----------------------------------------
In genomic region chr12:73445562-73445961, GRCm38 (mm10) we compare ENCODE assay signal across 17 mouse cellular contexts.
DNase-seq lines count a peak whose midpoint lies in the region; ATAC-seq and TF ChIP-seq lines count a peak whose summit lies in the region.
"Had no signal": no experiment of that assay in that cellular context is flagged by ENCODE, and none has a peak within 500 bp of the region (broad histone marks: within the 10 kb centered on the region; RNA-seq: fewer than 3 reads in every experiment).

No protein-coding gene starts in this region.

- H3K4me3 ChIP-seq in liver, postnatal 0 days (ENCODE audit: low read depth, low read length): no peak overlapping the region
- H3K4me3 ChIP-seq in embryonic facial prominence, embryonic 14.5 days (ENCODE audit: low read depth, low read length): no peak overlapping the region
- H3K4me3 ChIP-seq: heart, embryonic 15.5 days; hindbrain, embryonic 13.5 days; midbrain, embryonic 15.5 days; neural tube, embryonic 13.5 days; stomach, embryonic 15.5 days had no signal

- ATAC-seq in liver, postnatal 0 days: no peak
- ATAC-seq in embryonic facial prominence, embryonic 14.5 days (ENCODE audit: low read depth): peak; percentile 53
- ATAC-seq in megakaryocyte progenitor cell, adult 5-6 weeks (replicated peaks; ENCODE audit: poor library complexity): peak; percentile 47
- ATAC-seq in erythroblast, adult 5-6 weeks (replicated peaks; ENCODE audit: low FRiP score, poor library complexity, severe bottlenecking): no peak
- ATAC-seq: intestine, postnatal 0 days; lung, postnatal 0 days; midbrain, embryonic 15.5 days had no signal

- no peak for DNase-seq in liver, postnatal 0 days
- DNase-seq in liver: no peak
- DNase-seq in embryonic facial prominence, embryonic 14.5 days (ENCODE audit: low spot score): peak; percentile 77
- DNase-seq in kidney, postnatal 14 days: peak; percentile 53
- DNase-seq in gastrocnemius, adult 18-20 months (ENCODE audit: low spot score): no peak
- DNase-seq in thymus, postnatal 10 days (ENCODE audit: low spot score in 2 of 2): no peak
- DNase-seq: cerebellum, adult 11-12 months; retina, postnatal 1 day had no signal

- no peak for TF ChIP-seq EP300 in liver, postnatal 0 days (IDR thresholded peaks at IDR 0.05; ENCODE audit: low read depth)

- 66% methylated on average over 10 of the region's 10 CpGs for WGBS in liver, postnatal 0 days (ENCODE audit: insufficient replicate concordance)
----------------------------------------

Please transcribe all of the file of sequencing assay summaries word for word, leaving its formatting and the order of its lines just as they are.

In genomic region chr12:73445562-73445961, GRCm38 (mm10) we compare ENCODE assay signal across 17 mouse cellular contexts.
DNase-seq lines count a peak whose midpoint lies in the region; ATAC-seq and TF ChIP-seq lines count a peak whose summit lies in the region.
"Had no signal": no experiment of that assay in that cellular context is flagged by ENCODE, and none has a peak within 500 bp of the region (broad histone marks: within the 10 kb centered on the region; RNA-seq: fewer than 3 reads in every experiment).

No protein-coding gene starts in this region.

- H3K4me3 ChIP-seq in liver, postnatal 0 days (ENCODE audit: low read depth, low read length): no peak overlapping the region
- H3K4me3 ChIP-seq in embryonic facial prominence, embryonic 14.5 days (ENCODE audit: low read depth, low read length): no peak overlapping the region
- H3K4me3 ChIP-seq: heart, embryonic 15.5 days; hindbrain, embryonic 13.5 days; midbrain, embryonic 15.5 days; neural tube, embryonic 13.5 days; stomach, embryonic 15.5 days had no signal

- ATAC-seq in liver, postnatal 0 days: no peak
- ATAC-seq in embryonic facial prominence, embryonic 14.5 days (ENCODE audit: low read depth): peak; percentile 53
- ATAC-seq in megakaryocyte progenitor cell, adult 5-6 weeks (replicated peaks; ENCODE audit: poor library complexity): peak; percentile 47
- ATAC-seq in erythroblast, adult 5-6 weeks (replicated peaks; ENCODE audit: low FRiP score, poor library complexity, severe bottlenecking): no peak
- ATAC-seq: intestine, postnatal 0 days; lung, postnatal 0 days; midbrain, embryonic 15.5 days had no signal

- no peak for DNase-seq in liver, postnatal 0 days
- DNase-seq in liver: no peak
- DNase-seq in embryonic facial prominence, embryonic 14.5 days (ENCODE audit: low spot score): peak; percentile 77
- DNase-seq in kidney, postnatal 14 days: peak; percentile 53
- DNase-seq in gastrocnemius, adult 18-20 months (ENCODE audit: low spot score): no peak
- DNase-seq in thymus, postnatal 10 days (ENCODE audit: low spot score in 2 of 2): no peak
- DNase-seq: cerebellum, adult 11-12 months; retina, postnatal 1 day had no signal

- no peak for TF ChIP-seq EP300 in liver, postnatal 0 days (IDR thresholded peaks at IDR 0.05; ENCODE audit: low read depth)

- 66% methylated on average over 10 of the region's 10 CpGs for WGBS in liver, postnatal 0 days (ENCODE audit: insufficient replicate concordance)